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Westchester County Divorce Law Blog

Prenups - Do you need one?

Your wedding is approaching! With all the excitement and chaos, the last thing on your mind, perhaps, is signing a prenuptial agreement. While it may be difficult to initially broach the subject with your soon-to-be spouse, a prenup is an important insurance policy for both partners that is best entered into when the level of respect and love for one another is highest. Most couples benefit from a prenuptial or postnuptial agreement. Individuals with high net worth, complex assets, disparity in income, or who are entering a marriage that will create a blended family should seriously consider a prenuptial or postnuptial agreement.

This is a sensitive subject with many couples, but it is a practical matter that can save both parties considerable stress and money if they divorce or separate. There are numerous benefits to prenuptial and postnuptial agreements. Discussing the terms of property division and spousal support now will prevent the need to make those decisions when you are emotional and under stress. In addition, a properly drafted prenuptial or postnuptial agreement will prevent the need for lengthy, expensive divorce litigation if the relationship ends.

Can holidays be happy if you are divorced with children?

It's no secret that children look forward to the holidays all year. The time is meant to be magical for them, complete with family, presents and holiday spirit.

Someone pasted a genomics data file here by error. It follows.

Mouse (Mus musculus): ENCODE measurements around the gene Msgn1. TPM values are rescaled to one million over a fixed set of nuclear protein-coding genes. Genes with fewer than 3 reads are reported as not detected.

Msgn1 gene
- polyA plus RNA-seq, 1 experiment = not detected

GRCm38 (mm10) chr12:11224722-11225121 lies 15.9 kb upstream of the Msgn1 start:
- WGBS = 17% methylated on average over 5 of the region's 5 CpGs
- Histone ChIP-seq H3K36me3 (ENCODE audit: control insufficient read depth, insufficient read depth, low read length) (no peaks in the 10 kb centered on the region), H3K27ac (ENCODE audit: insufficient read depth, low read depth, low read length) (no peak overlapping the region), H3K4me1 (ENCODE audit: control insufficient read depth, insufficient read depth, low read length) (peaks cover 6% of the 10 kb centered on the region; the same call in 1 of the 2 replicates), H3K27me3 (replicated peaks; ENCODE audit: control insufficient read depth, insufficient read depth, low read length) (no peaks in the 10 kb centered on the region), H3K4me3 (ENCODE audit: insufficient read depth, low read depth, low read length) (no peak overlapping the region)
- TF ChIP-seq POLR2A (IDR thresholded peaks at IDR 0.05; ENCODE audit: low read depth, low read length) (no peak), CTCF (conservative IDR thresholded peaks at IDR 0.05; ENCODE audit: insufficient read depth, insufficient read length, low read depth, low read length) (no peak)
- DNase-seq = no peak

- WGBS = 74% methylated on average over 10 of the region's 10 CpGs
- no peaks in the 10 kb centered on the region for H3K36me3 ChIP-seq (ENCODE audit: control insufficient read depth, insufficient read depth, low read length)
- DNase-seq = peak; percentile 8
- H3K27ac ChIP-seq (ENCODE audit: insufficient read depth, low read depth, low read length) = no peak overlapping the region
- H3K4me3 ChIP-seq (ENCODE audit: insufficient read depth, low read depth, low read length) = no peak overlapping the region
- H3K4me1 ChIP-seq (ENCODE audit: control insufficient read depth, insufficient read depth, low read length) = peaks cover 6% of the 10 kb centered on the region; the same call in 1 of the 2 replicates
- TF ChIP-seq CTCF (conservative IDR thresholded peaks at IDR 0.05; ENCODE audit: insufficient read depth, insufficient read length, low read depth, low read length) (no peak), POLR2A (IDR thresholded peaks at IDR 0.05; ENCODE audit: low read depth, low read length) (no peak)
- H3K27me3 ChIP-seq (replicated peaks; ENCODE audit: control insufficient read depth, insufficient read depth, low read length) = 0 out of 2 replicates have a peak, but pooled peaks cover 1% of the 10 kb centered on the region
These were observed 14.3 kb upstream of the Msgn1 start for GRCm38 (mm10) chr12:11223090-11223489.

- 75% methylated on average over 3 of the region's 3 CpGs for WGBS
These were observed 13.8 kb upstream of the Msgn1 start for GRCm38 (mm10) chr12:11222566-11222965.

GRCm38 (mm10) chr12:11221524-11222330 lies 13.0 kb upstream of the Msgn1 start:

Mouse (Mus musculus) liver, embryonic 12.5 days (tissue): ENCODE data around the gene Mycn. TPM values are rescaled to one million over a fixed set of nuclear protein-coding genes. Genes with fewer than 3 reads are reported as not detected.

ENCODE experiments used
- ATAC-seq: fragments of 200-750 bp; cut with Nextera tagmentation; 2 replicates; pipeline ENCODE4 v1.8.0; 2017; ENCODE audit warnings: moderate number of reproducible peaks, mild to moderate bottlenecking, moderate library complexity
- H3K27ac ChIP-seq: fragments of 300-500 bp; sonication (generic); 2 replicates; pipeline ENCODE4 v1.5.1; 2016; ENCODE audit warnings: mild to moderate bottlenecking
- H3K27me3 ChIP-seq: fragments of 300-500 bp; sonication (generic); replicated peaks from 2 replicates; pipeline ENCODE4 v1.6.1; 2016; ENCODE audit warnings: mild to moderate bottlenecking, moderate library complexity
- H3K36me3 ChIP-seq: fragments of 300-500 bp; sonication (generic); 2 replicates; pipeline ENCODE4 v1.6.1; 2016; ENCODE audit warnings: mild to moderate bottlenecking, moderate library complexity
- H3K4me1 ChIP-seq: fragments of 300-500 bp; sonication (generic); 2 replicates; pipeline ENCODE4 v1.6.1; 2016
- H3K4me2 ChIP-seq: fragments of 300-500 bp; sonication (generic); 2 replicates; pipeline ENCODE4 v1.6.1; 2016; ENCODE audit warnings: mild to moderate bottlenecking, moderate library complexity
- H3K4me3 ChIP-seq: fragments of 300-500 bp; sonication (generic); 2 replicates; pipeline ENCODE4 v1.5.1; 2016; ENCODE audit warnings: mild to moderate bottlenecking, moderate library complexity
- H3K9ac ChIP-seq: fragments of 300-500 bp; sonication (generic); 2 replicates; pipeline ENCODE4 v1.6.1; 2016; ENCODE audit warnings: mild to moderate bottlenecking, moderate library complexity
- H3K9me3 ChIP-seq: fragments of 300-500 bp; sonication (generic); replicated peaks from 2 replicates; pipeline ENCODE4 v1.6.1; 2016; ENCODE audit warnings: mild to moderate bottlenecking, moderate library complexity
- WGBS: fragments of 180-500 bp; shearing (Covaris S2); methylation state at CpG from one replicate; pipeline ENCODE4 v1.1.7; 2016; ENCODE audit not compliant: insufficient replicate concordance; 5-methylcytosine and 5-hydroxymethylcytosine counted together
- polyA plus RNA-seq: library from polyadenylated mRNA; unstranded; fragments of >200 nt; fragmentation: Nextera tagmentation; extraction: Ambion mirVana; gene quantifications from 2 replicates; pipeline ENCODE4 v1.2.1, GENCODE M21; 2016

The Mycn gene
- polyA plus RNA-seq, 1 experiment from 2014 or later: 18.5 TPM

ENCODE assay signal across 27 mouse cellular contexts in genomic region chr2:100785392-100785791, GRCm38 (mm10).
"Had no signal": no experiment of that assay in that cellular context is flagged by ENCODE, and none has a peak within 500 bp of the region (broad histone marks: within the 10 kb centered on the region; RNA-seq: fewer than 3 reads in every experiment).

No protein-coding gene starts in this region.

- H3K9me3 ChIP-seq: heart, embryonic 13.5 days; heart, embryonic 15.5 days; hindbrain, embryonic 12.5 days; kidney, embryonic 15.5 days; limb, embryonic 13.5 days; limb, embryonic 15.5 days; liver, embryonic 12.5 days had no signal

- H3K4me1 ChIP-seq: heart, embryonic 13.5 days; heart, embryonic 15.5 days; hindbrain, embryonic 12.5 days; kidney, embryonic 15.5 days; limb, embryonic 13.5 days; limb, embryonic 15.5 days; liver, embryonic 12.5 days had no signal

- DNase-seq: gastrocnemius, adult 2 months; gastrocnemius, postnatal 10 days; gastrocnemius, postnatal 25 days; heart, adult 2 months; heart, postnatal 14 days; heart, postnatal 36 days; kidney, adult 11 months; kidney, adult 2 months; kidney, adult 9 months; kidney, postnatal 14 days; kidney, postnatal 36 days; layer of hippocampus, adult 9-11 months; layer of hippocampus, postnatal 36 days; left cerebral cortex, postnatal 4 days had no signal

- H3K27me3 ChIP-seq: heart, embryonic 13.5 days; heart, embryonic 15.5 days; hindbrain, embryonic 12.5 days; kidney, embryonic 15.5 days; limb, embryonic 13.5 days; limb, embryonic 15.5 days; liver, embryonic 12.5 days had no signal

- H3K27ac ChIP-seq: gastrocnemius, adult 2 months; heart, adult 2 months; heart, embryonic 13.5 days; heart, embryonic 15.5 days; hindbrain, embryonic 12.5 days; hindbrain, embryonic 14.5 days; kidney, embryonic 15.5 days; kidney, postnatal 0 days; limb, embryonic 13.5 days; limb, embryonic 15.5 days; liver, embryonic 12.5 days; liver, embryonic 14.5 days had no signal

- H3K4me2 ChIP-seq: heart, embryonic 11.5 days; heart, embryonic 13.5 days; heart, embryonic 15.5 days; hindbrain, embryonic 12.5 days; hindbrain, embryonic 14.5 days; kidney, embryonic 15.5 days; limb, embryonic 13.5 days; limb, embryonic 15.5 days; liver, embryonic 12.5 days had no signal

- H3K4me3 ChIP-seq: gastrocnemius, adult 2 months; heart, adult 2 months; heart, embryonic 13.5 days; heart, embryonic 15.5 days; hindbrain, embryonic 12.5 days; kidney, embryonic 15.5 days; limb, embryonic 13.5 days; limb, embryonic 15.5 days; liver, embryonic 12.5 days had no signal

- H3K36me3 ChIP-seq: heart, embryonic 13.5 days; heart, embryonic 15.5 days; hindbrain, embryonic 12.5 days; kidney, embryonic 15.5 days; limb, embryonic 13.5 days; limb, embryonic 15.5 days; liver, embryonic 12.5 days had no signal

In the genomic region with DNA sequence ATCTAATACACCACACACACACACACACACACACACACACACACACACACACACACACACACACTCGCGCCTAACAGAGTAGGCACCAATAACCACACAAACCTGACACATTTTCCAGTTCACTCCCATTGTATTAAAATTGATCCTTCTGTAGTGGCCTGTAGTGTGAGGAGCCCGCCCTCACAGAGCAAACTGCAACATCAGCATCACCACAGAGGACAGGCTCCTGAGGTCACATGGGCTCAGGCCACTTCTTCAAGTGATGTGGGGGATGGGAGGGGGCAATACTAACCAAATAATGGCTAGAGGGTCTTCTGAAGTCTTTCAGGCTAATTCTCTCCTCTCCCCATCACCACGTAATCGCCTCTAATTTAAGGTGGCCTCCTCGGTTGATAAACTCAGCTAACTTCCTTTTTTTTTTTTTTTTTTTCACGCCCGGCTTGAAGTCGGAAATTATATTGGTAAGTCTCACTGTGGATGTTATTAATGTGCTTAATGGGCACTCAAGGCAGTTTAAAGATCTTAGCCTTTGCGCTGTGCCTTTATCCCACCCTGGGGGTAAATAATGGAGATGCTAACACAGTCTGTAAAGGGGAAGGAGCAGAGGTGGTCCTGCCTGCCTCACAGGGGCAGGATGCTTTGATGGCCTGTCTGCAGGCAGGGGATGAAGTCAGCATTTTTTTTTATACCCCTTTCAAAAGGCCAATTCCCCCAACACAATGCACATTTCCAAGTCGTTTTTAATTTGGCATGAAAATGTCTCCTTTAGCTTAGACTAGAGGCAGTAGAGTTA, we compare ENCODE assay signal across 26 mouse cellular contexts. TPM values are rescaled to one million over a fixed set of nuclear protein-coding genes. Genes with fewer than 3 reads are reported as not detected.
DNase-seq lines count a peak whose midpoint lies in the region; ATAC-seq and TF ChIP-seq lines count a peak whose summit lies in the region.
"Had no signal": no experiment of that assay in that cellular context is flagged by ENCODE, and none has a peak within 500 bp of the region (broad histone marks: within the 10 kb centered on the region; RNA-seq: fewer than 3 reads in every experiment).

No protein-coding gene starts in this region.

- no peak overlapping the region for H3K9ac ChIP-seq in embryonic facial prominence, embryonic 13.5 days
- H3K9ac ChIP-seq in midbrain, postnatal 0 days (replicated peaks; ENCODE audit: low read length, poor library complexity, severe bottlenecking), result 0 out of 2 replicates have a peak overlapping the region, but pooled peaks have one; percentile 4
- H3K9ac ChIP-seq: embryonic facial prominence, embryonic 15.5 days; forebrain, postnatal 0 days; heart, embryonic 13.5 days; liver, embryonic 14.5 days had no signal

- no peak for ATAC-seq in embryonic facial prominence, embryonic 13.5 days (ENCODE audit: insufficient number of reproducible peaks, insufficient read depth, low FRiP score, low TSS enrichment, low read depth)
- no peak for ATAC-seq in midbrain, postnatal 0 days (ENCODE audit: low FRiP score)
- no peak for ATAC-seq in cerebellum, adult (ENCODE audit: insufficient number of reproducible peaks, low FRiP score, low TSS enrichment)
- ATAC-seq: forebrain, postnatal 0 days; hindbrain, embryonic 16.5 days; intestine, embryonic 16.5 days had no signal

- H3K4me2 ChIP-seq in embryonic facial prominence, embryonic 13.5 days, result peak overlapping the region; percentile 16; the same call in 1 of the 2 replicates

But for some children, especially children of divorce, the holidays can feel especially stressful.

Make it a happy Halloween for the kids

Co-parenting has challenges, and holidays can be especially difficult for parents. Halloween is no exception. Divorced and unmarried parents often find themselves facing issues they didn't expect, even if they have a thorough parenting plan/custody agreement.

Halloween doesn't have to be contentious. Learn how you and your co-parent can make Halloween easier for the entire family by following a few simple steps.

Divorce and visitation: grandparents' rights

The role of grandparents has evolved in recent years. More and more, grandparents are becoming increasingly active in raising their grandchildren. However, grandparents' desires and interests can clash with the child's parents' rights, especially if the child's parents decide to divorce.

In these situations, grandparents may be concerned about how their time with their grandchildren will be impacted. Those who find themselves wishing to seek visitation with their grandchildren can benefit from having a basic understanding of applicable laws. Generally, the court will favor a parent's rights over a grandparent's interest; grandparents have no automatic right to see their grandchildren or restrain a parent from moving with the grandchild. Therefore, it is necessary to intervene early when a grandparent feels the grandchild's best interests could be impaired by a restriction on their visitation.

Back-to-school considerations for divorced parents

The onset of the school year can bring about conflict for separated or divorced parents. During this time, it is not uncommon for parents to disagree about how to handle a multitude of school issues:

  • Should our child be enrolled in special/honors education?
  • Does our child need tutoring, and if so who will pay for it?
  • Should our child be enrolled in soccer?
  • Do we need to change the access schedule during the school year?